Parenthood is thought to bring couples closer together, but it can also be a trying experience that has the potential to tear them apart. A study published in Frontiers in Psychology suggests that after having a child, marital satisfaction significantly decreases.
Marriage is a very important bond that can be integral to an individual’s life satisfaction and well-being. Research has shown that married couples are happier in general than unmarried or cohabitating couples. Despite this, marital satisfaction changes over time, and one time with great potential for change is after becoming parents.
The transition to parenthood can be a life event that brings profound and challenging adjustments for couples. This study seeks to understand how the transition to parenthood affects couples and if childless couples experience changes in satisfaction as well.
Study author Ionela Bogdan and her colleagues examined a total of 49 studies for their meta-analysis that consisted of 106 independent samples and 145,139 individual participants. They selected research relating to new parenthood that included both prepartum and postpartum marital satisfaction measures. Studies needed to be peer-reviewed and published in English. To account for participants without children, four studies of marital satisfaction were included using childless couples, where satisfaction was measured at least twice.
The researchers found that marital satisfaction significantly decreases from pregnancy to a year after birth for partners of both genders. “Our results seem to support the idea that marital satisfaction’s decline is significant and quite abrupt for up to 1 year postpartum,” the researchers said.
Nonparents with similar lengths of their relationship showed a small decrease in marital satisfaction, which was less than the drop in satisfaction for new parents. While the parental decrease is thought to be due to stresses associated with caring for children, the nonparental decrease is thought to be due to disillusionment or fading of a honeymoon phase.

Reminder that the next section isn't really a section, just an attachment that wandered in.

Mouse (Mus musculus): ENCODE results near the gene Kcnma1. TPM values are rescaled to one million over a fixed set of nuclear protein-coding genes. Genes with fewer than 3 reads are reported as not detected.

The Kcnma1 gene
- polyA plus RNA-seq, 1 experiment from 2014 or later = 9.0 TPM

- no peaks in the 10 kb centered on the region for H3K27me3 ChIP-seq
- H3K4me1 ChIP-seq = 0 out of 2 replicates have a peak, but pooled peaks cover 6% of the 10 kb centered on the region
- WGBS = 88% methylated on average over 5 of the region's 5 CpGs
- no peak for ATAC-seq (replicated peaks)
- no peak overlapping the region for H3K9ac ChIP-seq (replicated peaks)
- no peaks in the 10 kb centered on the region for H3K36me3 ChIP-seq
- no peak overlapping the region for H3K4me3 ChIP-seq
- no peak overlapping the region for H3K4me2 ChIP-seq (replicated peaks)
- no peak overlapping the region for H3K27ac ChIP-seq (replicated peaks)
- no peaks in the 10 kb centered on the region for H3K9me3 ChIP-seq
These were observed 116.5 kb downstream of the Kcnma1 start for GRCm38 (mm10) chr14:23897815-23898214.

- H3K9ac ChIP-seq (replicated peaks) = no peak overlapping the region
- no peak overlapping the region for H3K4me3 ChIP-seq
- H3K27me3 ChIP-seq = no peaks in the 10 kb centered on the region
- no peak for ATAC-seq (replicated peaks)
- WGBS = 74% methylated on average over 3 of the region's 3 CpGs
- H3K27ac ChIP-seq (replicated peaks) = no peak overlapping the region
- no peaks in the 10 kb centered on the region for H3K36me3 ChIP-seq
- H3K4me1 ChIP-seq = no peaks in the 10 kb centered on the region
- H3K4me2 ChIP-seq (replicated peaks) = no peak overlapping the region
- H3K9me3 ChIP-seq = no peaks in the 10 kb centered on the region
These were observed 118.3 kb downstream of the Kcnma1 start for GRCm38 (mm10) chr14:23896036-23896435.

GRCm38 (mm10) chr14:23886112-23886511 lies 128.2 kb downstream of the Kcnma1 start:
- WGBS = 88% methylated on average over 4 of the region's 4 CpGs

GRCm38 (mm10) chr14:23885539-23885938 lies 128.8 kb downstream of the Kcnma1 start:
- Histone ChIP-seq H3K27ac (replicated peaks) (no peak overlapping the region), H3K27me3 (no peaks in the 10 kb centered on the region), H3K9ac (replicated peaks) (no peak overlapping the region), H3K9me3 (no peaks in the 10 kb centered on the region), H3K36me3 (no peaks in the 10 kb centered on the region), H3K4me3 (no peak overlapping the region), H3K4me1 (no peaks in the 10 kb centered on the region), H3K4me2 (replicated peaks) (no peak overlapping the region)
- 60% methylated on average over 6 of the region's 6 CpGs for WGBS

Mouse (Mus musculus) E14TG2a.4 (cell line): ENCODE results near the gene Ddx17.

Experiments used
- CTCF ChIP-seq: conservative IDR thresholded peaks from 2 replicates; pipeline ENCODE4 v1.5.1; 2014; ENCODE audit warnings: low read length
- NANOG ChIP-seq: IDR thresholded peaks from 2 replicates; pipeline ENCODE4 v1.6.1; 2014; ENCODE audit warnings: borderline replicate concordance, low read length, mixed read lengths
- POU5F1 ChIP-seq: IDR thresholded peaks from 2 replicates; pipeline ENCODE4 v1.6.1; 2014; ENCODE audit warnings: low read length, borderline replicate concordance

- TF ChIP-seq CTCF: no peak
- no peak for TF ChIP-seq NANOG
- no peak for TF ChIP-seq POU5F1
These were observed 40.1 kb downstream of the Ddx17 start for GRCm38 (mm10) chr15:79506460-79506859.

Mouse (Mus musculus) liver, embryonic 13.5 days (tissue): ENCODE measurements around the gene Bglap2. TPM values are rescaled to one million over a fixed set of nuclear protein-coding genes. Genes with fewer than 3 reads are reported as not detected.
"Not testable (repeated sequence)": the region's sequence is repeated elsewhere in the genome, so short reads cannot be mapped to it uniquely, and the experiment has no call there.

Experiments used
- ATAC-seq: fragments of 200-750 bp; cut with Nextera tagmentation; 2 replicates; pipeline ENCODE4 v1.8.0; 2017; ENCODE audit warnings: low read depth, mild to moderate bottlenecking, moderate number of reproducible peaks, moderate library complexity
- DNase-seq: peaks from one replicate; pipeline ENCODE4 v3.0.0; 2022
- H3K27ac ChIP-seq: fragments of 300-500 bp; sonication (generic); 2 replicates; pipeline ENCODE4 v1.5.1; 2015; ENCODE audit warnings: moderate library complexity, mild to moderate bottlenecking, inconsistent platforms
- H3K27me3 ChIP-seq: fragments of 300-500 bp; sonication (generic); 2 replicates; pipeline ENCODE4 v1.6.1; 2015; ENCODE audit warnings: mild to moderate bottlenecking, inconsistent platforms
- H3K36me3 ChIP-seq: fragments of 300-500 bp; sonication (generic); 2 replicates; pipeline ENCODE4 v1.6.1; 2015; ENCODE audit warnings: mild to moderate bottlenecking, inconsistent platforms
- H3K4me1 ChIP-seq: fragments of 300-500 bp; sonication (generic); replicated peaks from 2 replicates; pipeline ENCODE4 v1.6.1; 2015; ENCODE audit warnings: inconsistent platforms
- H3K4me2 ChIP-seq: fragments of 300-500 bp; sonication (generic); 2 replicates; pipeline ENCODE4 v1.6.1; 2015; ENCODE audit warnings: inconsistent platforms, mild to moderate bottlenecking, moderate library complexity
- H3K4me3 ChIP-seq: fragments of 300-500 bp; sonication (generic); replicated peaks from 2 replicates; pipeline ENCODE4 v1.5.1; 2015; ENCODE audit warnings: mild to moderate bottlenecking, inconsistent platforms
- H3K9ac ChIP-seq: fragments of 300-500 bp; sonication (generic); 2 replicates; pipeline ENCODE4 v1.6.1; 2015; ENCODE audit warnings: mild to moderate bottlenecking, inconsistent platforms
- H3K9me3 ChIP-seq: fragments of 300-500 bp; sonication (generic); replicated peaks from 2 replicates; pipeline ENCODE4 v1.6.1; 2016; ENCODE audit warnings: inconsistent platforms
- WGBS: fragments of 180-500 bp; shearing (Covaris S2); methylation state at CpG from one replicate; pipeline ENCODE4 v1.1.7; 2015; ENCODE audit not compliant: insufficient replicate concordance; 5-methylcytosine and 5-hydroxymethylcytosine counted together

Additionally, marital satisfaction continued to decrease, albeit at a lower rate, between one year and two years postpartum for parents of both genders. When one partner had a sharp decrease in satisfaction after having a child, the other partner was likely to mirror that with a steep decrease of their own.
This study took significant strides into better understanding postpartum marriage satisfaction. Despite this, there are some limitations to note. Firstly, a meta-analysis combines a lot of information, but does carry any limitations of the original studies utilized. Additionally, there was no comparative 1-to-2-year postpartum data for nonparents to compare the parental decrease to. Lastly, the nonparent sample was much less established than the parent samples; future research could gather more data on nonparent married couples.
“Concerning the therapeutical inferences, we want to conclude with three practical implications,” the researchers wrote. “First, when delivering parenthood educational training to couples, practitioners should know that pre-pregnancy levels of marital satisfaction will tend to contract spouses’ evaluations of the marriage after the baby is born, but the decline is lower when parents have realistic expectations about parenthood.”
“Second, professionals should be aware that a medium decrease in marital satisfaction is common in first-time parents. Knowing that transition to parenthood moderately affects marital satisfaction for the average couple and that the couple’s satisfaction before the birth of the first child is a strong predictor of how couples manage this transition suggests the need to build dyadic interventions before the baby arrives and a long time after.”
“Third, family counselors should know that marital satisfaction continues to decrease in the second year after childbirth,” the researchers explained. “A realistic view of marital quality during the transition to parenthood should help spouses manage this period better.”
The study, “Transition to Parenthood and Marital Satisfaction: A Meta-Analysis“, was authored by Ionela Bogdan, Maria Nicoleta Turliuc, and Octav Sorin Candel.